Today on the site, we've got Carta Monir's review of Higu Rose's Tittychop Boobslash. While it's normally a punk move to jump to the final sentence and spoil the blurb, I feel it's best to welcome Carta aboard with the same level of disrespect I once received, back when Michael Dean commissioned reviews from me for the print edition, and then never spoke to me again. Note to self: Fire Michael Dean
"Although this book isn’t framed as an educational comic, it is an excellent resource for any young trans person navigating the healthcare system. Understanding how other people manage against the same kinds of obstacles can be lifesaving, and Rose’s clear, personal account is full of helpful details. Trans or not, you owe it to yourself to read this book."
Over the weekend, a number of comic and geek culture figures outed Lucas Siegel — a comics blogger, journalist, Disney and Star Wars enthusiast, improv comedy practitioner, and veteran of the Armed Services — as a serial harasser of women. While it doesn't appear, so far, that there's an actual news article out regarding the charges, it's rather early in the cycle. Lucas has posted a response on his Twitter account, which one can read if you feel necessary: -it is, in classic fashion, not really an apology. So far, his statement has been met with almost universal derision. Janelle Asselin, who was once married to Siegel, wrote about Lucas's past behavior and her own comments to him-- which occurred long before the recent allegations were made, and so cast Siegel's comments (that he learned about his behavior "yesterday") in an extremely curious light.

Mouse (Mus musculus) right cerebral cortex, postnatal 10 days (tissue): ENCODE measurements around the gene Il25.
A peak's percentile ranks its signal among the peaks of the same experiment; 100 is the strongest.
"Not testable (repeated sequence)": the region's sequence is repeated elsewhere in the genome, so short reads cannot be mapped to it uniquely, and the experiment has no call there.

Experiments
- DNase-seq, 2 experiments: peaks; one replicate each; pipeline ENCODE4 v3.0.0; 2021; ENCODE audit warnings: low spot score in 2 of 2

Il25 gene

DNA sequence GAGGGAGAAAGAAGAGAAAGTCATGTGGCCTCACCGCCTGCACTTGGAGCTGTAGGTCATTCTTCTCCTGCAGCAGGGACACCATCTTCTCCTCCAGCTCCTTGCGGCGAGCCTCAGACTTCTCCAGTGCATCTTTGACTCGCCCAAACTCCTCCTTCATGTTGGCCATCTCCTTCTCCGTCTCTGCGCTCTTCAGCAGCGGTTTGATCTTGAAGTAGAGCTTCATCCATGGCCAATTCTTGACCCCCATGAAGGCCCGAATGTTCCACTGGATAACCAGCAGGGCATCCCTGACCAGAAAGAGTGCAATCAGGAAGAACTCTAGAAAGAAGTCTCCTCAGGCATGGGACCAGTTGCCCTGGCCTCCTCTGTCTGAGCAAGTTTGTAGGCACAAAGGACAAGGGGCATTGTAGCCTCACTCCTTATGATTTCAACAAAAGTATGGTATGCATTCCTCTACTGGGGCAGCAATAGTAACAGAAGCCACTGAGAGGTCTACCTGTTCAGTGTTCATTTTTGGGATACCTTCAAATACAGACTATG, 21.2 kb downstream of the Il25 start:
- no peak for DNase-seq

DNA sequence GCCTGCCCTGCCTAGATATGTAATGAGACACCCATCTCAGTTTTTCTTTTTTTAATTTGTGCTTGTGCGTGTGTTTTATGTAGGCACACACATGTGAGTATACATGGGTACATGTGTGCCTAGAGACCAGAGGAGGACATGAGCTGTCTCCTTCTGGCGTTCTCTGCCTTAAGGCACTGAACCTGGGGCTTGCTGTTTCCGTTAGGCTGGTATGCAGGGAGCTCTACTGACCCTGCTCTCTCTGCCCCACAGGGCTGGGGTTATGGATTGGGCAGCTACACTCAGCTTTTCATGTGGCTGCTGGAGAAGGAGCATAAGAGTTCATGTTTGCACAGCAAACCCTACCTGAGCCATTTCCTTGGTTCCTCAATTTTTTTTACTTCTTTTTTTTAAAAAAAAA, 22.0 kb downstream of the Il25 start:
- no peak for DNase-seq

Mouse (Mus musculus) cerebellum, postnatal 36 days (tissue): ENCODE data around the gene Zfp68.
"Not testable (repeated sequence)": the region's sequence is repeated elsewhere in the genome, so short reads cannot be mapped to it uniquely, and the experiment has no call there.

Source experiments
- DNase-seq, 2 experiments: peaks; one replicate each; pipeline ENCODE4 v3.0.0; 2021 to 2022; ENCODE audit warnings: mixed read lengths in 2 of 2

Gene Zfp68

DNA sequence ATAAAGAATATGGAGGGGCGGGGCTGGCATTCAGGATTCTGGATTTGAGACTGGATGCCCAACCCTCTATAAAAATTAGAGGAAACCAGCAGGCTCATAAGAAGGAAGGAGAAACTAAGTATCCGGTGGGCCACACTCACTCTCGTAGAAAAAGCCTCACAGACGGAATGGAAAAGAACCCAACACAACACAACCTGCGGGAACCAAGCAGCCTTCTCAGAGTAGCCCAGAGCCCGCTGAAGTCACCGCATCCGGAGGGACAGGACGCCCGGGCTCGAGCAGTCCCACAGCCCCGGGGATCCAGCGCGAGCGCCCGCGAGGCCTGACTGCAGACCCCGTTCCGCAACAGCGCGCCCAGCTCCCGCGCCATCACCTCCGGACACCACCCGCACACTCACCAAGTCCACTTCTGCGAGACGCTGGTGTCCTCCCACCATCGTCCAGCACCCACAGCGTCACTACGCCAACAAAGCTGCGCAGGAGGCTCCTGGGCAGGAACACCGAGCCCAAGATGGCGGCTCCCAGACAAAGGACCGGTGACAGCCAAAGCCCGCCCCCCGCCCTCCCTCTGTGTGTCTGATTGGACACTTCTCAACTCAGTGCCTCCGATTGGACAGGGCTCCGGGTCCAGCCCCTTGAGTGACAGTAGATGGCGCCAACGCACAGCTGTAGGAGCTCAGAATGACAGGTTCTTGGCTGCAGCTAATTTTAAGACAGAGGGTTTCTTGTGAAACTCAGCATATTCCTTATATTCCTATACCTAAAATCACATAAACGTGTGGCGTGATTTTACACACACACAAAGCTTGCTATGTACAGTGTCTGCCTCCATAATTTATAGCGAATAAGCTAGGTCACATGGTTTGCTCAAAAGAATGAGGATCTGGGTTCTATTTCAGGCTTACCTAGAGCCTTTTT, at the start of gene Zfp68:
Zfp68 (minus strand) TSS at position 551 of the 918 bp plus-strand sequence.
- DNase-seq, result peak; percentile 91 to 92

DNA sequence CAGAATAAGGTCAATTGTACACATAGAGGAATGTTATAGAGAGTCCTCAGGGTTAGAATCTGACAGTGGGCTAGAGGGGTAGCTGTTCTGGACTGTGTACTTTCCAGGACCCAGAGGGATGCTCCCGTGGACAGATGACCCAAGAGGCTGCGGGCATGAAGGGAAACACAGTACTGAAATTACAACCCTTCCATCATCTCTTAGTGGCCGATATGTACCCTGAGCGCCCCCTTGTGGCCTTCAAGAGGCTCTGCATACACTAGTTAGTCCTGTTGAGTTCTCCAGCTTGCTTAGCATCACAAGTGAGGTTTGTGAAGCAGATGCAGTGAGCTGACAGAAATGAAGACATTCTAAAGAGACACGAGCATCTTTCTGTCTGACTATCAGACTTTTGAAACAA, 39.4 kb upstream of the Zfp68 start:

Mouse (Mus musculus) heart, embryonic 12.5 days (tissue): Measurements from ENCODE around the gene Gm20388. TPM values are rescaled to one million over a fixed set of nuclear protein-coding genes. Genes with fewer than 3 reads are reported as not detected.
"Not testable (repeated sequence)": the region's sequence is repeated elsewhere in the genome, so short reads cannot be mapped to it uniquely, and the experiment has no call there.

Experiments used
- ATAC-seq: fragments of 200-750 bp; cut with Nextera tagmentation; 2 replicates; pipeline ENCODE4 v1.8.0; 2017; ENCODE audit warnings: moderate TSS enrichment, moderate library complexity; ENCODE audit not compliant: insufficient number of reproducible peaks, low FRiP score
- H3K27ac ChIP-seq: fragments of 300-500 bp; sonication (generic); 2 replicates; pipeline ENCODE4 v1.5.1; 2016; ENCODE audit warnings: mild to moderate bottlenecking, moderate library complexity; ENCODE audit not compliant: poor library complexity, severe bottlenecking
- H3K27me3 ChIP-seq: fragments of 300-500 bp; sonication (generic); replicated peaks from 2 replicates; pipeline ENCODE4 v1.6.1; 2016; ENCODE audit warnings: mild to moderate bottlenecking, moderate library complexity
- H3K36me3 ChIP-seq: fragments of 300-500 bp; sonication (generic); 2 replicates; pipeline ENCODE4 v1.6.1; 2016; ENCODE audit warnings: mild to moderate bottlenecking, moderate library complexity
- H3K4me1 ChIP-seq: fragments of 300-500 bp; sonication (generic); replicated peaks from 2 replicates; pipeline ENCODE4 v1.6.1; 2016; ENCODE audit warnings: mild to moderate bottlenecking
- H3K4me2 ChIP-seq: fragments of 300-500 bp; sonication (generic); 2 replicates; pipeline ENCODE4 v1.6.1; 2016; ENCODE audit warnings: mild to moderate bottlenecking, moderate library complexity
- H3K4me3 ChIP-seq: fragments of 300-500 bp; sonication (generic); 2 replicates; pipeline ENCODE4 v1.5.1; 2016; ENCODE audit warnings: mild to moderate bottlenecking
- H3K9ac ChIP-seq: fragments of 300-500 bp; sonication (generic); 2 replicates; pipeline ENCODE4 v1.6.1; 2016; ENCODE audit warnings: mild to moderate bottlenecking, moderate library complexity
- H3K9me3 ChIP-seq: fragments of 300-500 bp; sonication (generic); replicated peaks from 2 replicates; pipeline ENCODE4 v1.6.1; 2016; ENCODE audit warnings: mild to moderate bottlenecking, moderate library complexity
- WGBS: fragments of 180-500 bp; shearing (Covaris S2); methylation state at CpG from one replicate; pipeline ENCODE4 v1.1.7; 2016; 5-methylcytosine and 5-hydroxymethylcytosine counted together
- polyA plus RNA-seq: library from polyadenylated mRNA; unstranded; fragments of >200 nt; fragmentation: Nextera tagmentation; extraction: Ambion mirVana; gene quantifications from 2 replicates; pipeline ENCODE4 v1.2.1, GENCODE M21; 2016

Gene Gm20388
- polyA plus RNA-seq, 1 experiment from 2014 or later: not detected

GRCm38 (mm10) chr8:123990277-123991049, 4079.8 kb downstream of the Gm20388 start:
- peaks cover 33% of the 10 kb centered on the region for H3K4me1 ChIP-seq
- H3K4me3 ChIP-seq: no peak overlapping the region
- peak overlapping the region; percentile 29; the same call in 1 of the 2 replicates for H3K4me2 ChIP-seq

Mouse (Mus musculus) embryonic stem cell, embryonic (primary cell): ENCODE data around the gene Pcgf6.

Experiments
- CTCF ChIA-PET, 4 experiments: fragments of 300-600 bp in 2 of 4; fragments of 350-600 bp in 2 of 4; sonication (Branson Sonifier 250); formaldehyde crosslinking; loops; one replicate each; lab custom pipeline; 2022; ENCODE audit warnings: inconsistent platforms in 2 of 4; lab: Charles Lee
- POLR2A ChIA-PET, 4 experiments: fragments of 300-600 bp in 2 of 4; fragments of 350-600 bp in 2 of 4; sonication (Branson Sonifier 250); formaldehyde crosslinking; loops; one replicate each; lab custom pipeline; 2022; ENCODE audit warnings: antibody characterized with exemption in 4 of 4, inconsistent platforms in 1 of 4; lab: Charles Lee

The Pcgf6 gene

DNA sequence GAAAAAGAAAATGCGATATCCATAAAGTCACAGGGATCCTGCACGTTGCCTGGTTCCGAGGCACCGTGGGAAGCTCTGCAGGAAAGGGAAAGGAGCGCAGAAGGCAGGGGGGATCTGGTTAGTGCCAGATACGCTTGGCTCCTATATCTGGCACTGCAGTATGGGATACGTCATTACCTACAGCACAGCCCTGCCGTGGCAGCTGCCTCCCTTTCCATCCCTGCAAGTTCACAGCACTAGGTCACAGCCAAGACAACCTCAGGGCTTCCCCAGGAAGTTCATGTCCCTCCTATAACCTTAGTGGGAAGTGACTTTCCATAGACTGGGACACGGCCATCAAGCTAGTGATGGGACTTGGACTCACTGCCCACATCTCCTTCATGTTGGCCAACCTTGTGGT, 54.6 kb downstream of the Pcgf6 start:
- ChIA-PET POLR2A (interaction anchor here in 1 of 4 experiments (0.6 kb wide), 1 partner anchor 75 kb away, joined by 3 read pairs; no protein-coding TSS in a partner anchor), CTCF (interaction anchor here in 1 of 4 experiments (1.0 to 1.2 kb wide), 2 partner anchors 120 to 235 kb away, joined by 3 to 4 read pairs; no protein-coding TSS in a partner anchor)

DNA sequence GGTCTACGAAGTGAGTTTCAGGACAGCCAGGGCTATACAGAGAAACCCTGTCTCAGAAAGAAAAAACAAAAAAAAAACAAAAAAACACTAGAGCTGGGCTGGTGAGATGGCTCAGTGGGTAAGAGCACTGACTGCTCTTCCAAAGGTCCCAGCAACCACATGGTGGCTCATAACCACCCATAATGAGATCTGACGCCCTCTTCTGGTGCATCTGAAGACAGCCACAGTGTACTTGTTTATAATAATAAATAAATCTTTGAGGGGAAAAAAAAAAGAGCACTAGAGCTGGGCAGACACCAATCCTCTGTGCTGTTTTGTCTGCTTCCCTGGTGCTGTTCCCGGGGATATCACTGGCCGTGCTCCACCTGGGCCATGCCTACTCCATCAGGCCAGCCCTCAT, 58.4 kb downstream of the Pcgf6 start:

It's worth noting that Lucas is not someone who most Comics Journal readers may even be aware of. His tenure as an editor at Newsarama primarily consisted of him writing drearily written enthusiast prose about tiresome superhero comics, responding to any criticism by exaggerating his military record or accusing the critics of being "haters," all the while attempting to cash his mediocre role into a gig writing Star Wars comic books. I'd be hard pressed to imagine a reason why someone reading the Journal would have seen anything by him, or even been aware of him beyond the one thing that made him unusual amongst the rest of the mouth-breathers who are desperate to turn the hours they've invested in nerd products into a consistent paycheck, which is that he happened to be trusted by the US military to carry a firearm into combat. More to come on this subject!